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Lorentz Transformation

  1. Jan 27, 2009 #1
    1. Start with the expression x'^2 + y'^2 _ z'^2 -c^2t'^2 and show, with the aid of the Lorentz transofmration, that this quantity is equal to x^2 + y^2 + z^2 -c^2t^2. This result establishes the invariance of s^2 defined by s^2 = x^2 + y^2 + z^2 -c^2t^2



    2. s^2 = x^2 + y^2 + z^2 -c^2t^2



    3. So far I have y = y' and z = z' because of the transformation law. basically there is no lorentz contraction perpendicular to the motion of X so y = y' and z = z'

    how do i really solve this problem? where should I start?
     
  2. jcsd
  3. Jan 28, 2009 #2

    CompuChip

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    So what does the Lorentz transformation look like for x' and t', in terms of x and t?
    I mean, what is the correct full expression for

    t' = ... t + ... x
    x' = ... x + ... t
    y' = y
    z' = z
     
  4. Jan 28, 2009 #3
    [​IMG]
     
  5. Jan 28, 2009 #4

    CompuChip

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    Very nice. It's straightforward algebra then: plug them into
    [itex]x^2 - c^2 t^2[/itex]
    and show that you can simplify it to
    [itex](x')^2 - c^2 (t')^2[/itex].
     
  6. Jan 28, 2009 #5
    so I would have
    (x'+vt'/sqrt(1-v^2/c^2)^2 - c^2(t' + vx'/c^2 / sqrt(1-v^2/c^2) and simplify it algebraically to x'^2 - c^2t'^2 ?
     
  7. Jan 28, 2009 #6

    CompuChip

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    Yes, the expression is a bit unclear, but it looks like what I got,
    [tex]\frac{(x' + v t')^2 - (t' + v x' / c^2)^2}{(\sqrt{1 - v^2/c^2)^2}[/tex]
    Just work out the multiplication (don't forget the cross-term). Then you'll see some cancellation taking place and you can factor the rest into something[itex]\,{}\times (x'^2 - c^2t'^2)[/itex].
     
  8. Jan 28, 2009 #7
    thanks a lot, i will get on this now :D
     
  9. Jan 28, 2009 #8
  10. Jan 28, 2009 #9

    CompuChip

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    You are on the right track, I see two terms cancelling.
    Watch the squares however, I see c^2 t'^2 instead of (c^2 t')^2 and v x'^2 instead of (v x')^2...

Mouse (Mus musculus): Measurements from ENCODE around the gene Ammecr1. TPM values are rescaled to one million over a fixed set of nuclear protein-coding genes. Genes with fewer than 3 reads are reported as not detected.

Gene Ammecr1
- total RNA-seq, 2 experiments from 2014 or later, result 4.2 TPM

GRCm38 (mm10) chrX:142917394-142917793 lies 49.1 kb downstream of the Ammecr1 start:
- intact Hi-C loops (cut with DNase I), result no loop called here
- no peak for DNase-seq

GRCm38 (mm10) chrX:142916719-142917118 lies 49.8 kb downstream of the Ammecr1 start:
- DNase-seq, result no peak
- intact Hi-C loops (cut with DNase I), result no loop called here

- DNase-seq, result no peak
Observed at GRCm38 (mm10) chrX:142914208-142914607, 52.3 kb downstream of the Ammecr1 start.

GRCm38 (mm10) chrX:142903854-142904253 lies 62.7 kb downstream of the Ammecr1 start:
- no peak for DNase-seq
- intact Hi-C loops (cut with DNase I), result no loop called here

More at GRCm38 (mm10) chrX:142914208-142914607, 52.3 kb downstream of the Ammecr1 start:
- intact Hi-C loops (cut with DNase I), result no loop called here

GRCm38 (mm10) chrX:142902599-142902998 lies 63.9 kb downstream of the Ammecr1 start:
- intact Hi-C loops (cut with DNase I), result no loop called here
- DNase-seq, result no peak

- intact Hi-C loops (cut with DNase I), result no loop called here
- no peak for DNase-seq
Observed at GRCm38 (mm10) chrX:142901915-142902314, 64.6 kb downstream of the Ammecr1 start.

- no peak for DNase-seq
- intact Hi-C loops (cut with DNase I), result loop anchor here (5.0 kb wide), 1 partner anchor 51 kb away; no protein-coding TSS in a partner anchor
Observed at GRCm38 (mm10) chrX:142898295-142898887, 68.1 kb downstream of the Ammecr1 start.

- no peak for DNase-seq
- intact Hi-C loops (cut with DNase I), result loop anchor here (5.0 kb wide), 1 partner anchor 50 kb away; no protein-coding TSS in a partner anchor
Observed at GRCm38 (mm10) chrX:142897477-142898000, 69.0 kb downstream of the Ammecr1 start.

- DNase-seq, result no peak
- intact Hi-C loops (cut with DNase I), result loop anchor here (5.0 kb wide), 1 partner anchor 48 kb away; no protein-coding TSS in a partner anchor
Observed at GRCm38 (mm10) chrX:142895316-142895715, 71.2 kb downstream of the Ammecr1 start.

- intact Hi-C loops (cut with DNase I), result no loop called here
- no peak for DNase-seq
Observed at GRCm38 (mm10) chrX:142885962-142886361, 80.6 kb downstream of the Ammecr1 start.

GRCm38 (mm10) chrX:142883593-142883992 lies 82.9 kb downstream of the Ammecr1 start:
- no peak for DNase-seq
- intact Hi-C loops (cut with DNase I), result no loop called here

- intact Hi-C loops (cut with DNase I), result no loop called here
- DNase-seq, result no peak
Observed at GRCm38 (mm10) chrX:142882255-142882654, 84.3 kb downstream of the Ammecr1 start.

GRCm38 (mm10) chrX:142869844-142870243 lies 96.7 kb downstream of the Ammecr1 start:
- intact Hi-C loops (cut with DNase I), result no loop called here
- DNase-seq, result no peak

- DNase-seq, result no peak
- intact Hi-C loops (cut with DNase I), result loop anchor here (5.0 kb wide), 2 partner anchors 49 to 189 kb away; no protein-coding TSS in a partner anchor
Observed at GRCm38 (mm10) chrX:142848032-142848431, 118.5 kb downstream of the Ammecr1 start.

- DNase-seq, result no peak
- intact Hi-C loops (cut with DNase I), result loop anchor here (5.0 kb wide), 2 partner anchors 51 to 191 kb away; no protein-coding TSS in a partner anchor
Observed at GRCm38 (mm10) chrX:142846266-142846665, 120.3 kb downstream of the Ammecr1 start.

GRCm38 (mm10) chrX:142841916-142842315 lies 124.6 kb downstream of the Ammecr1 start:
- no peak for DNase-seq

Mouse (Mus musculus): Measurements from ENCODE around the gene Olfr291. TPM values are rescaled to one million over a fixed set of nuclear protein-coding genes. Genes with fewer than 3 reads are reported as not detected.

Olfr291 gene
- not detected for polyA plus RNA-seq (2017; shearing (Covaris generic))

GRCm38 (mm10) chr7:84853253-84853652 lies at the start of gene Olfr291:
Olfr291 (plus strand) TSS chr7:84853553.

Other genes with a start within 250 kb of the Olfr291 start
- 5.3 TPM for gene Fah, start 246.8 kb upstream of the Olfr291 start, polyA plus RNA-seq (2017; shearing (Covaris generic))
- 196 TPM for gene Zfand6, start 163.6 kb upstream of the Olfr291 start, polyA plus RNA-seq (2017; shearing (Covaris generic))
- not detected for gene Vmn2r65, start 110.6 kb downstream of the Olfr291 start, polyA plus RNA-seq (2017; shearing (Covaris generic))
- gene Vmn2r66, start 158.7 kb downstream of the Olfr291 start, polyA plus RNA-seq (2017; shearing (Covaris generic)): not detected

Also it may help to write everything in one fraction.
     
  11. Jan 28, 2009 #10
    I need a common denominator to start canceling things out right, or can I do it before? This is the part where my algebra isn't as fresh as it should be. To get the common denominator, I have to multiply the left equation by c^4 (top and bottom) and multiple the right equation by 1 (top and bottom) correct?
     
  12. Jan 28, 2009 #11
    Okay I did what I said on the previous post and so far I have:

    c^4[x'^2 + (vt')^2] - (c^2t')^2 - (vx'^2) / c^4(1-v^2/c^2)

    What can I do now to move forward? I don't see anything else cancel out.
     
  13. Jan 28, 2009 #12
    Okay my way isn't right, still stuck on this :|
     
  14. Jan 29, 2009 #13

    CompuChip

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    It seems you're having a little problem with the algebra. Let me get you started.

    Since y' = y and z' = z, it suffices to show that x'^2 - c^2 t'^2 = x^2 - c^2 t^2.
    Plugging it in:

    [tex]x^2 - c^2 t^2 = \left( \frac{ x' + v t' }{ \sqrt{1 - v^2 / c^2} } \right)^2 - c^2 \left( \frac{ t' + v x' / c^2 }{ \sqrt{1 - v^2 / c^2} } \right)^2.[/tex]
    Let me take the c^2 in the second term inside the brackets (c^2 a^2 = (c a)^2) and take the square root outside ( (a/b)^2 = a^2 / b^2, sqrt(a)^2 = a):
    [tex]x^2 - c^2 t^2 = \frac{ \left( x' + v t' \right)^2 - \left( c t' + v x' / c \right)^2 }{ 1 - v^2 / c^2 }.[/tex]
    Open up the brackets:
    [tex]x^2 - c^2 t^2 = \frac{ x'^2 + 2 x' v t' + v^2 t'^2 - c^2 t'^2 - 2 t' v x' - v^2 x'^2 / c^2 }{ 1 - v^2 / c^2 }.[/tex]

    Two terms cancel, after tracing the above steps carefully (make sure you understand which manipulations I did and that I didn't make any sign errors :tongue:) collect the terms in (x')^2 and (t')^2, i.e. write
    [tex]x^2 - c^2 t^2 = \frac{ A x'^2 + B t'^2 }{ 1 - v^2 / c^2 }.[/tex]
     
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